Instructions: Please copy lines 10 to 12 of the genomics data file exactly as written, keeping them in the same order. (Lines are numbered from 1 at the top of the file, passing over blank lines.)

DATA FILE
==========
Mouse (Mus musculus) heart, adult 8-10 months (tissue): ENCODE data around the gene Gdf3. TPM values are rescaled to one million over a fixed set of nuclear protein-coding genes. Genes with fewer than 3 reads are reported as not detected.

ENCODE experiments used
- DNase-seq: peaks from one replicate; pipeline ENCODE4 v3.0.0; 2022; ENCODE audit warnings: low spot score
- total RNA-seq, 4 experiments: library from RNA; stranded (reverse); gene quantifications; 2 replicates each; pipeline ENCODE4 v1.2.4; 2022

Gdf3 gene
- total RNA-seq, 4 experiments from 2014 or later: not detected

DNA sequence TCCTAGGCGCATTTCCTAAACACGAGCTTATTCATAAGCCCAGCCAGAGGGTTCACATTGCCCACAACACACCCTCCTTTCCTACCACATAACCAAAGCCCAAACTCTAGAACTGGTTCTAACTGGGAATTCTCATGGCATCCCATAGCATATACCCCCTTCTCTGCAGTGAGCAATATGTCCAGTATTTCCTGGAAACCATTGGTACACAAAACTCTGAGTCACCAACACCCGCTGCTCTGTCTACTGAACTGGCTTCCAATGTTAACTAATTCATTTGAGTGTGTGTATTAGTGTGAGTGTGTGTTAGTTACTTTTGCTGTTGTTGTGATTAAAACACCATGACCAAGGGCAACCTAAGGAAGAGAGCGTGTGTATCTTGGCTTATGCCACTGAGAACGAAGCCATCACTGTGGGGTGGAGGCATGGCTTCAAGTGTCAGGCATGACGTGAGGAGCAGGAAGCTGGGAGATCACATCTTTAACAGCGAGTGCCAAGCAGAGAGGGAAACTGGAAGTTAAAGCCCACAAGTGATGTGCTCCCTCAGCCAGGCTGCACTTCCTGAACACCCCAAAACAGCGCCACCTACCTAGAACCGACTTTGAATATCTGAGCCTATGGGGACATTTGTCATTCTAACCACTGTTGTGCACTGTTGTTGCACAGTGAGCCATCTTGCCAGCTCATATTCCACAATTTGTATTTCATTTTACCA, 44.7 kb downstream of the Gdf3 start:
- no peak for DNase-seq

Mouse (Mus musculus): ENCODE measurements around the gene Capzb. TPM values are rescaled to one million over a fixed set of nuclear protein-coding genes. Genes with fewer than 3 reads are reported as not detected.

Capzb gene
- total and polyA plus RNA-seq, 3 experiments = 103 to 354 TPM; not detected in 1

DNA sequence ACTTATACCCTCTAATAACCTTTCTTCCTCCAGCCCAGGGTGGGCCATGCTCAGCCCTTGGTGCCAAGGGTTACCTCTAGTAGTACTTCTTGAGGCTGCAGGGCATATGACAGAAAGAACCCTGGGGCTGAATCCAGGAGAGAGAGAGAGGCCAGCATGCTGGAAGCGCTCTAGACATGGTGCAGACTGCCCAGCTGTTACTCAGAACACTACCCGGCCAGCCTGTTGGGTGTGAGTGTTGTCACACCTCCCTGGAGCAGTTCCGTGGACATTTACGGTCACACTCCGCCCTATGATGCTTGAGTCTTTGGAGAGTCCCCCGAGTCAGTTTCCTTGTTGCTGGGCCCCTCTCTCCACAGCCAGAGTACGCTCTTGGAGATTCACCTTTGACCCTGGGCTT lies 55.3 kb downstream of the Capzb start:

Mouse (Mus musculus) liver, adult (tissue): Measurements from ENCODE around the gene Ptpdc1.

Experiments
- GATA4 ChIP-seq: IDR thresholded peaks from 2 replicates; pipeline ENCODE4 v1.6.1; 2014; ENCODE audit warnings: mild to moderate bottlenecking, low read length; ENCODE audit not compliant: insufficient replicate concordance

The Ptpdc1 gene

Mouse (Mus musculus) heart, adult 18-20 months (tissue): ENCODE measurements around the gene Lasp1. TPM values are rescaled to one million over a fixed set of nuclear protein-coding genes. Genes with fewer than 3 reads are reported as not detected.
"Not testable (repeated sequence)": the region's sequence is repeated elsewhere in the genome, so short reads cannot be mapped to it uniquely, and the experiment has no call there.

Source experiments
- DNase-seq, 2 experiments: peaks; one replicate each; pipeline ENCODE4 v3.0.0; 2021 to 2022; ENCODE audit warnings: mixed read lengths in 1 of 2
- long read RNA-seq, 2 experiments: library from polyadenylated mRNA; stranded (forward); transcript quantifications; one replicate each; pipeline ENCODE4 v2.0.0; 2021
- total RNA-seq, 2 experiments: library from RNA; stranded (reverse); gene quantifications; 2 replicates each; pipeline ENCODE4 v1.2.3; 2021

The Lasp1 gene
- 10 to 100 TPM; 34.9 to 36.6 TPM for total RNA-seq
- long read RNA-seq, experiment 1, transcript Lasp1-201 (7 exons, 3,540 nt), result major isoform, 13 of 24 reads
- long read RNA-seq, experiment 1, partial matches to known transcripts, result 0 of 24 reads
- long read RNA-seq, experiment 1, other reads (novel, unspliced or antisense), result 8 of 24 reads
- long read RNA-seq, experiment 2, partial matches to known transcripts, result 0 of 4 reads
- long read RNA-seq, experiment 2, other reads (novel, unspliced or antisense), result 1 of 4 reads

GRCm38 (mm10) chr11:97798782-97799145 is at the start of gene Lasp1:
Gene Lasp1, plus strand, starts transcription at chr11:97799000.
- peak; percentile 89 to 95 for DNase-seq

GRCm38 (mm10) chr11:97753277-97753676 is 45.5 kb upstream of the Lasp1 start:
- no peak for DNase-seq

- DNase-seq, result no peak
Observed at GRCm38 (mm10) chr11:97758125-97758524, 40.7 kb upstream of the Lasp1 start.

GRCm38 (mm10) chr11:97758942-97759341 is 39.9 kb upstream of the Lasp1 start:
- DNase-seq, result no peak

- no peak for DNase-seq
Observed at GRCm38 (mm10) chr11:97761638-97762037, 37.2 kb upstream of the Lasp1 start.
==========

Capzb gene
- total and polyA plus RNA-seq, 3 experiments = 103 to 354 TPM; not detected in 1

DNA sequence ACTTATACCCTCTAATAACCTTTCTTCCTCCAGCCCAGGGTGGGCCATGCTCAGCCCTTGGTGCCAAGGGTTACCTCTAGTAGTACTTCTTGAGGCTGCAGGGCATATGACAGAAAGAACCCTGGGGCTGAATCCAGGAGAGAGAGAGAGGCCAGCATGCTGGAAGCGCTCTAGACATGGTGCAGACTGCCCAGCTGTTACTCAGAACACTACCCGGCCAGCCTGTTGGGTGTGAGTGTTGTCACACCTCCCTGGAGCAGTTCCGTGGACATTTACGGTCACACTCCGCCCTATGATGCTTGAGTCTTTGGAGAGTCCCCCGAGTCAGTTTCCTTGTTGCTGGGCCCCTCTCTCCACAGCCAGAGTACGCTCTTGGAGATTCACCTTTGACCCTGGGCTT lies 55.3 kb downstream of the Capzb start: